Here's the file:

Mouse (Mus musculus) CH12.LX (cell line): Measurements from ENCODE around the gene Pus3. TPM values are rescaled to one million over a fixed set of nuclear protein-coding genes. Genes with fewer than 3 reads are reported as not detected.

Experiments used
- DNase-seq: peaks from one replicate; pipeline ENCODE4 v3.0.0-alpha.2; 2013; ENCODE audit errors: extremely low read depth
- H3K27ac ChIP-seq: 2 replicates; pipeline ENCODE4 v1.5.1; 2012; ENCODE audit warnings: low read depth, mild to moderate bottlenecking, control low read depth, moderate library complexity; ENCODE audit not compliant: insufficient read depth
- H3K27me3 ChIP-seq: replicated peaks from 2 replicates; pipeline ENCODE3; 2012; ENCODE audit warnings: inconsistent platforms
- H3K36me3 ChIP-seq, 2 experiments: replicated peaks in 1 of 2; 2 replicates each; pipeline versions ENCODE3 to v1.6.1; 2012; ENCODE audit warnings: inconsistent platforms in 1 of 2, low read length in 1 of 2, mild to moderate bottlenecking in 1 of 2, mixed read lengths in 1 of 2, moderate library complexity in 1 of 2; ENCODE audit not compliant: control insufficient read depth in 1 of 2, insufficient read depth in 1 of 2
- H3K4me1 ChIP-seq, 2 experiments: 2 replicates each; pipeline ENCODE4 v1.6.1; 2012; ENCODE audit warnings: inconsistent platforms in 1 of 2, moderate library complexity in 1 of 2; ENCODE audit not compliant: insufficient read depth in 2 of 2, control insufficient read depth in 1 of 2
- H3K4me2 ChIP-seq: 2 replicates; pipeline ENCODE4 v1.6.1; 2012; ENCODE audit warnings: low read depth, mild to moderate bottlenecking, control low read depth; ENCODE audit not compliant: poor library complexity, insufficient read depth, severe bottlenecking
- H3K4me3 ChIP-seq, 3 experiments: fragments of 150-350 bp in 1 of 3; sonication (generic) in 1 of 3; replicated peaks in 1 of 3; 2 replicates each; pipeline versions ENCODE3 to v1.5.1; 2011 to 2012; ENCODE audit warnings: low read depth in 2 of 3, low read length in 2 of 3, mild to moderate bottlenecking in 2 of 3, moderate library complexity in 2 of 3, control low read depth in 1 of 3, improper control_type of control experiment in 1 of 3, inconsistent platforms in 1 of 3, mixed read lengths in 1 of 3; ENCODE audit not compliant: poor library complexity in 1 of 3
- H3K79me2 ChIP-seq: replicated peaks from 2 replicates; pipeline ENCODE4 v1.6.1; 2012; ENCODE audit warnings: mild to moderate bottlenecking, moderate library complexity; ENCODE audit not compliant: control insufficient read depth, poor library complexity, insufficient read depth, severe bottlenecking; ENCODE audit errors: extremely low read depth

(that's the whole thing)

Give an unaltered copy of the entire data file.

Mouse (Mus musculus) CH12.LX (cell line): Measurements from ENCODE around the gene Pus3. TPM values are rescaled to one million over a fixed set of nuclear protein-coding genes. Genes with fewer than 3 reads are reported as not detected.

Experiments used
- DNase-seq: peaks from one replicate; pipeline ENCODE4 v3.0.0-alpha.2; 2013; ENCODE audit errors: extremely low read depth
- H3K27ac ChIP-seq: 2 replicates; pipeline ENCODE4 v1.5.1; 2012; ENCODE audit warnings: low read depth, mild to moderate bottlenecking, control low read depth, moderate library complexity; ENCODE audit not compliant: insufficient read depth
- H3K27me3 ChIP-seq: replicated peaks from 2 replicates; pipeline ENCODE3; 2012; ENCODE audit warnings: inconsistent platforms
- H3K36me3 ChIP-seq, 2 experiments: replicated peaks in 1 of 2; 2 replicates each; pipeline versions ENCODE3 to v1.6.1; 2012; ENCODE audit warnings: inconsistent platforms in 1 of 2, low read length in 1 of 2, mild to moderate bottlenecking in 1 of 2, mixed read lengths in 1 of 2, moderate library complexity in 1 of 2; ENCODE audit not compliant: control insufficient read depth in 1 of 2, insufficient read depth in 1 of 2
- H3K4me1 ChIP-seq, 2 experiments: 2 replicates each; pipeline ENCODE4 v1.6.1; 2012; ENCODE audit warnings: inconsistent platforms in 1 of 2, moderate library complexity in 1 of 2; ENCODE audit not compliant: insufficient read depth in 2 of 2, control insufficient read depth in 1 of 2
- H3K4me2 ChIP-seq: 2 replicates; pipeline ENCODE4 v1.6.1; 2012; ENCODE audit warnings: low read depth, mild to moderate bottlenecking, control low read depth; ENCODE audit not compliant: poor library complexity, insufficient read depth, severe bottlenecking
- H3K4me3 ChIP-seq, 3 experiments: fragments of 150-350 bp in 1 of 3; sonication (generic) in 1 of 3; replicated peaks in 1 of 3; 2 replicates each; pipeline versions ENCODE3 to v1.5.1; 2011 to 2012; ENCODE audit warnings: low read depth in 2 of 3, low read length in 2 of 3, mild to moderate bottlenecking in 2 of 3, moderate library complexity in 2 of 3, control low read depth in 1 of 3, improper control_type of control experiment in 1 of 3, inconsistent platforms in 1 of 3, mixed read lengths in 1 of 3; ENCODE audit not compliant: poor library complexity in 1 of 3
- H3K79me2 ChIP-seq: replicated peaks from 2 replicates; pipeline ENCODE4 v1.6.1; 2012; ENCODE audit warnings: mild to moderate bottlenecking, moderate library complexity; ENCODE audit not compliant: control insufficient read depth, poor library complexity, insufficient read depth, severe bottlenecking; ENCODE audit errors: extremely low read depth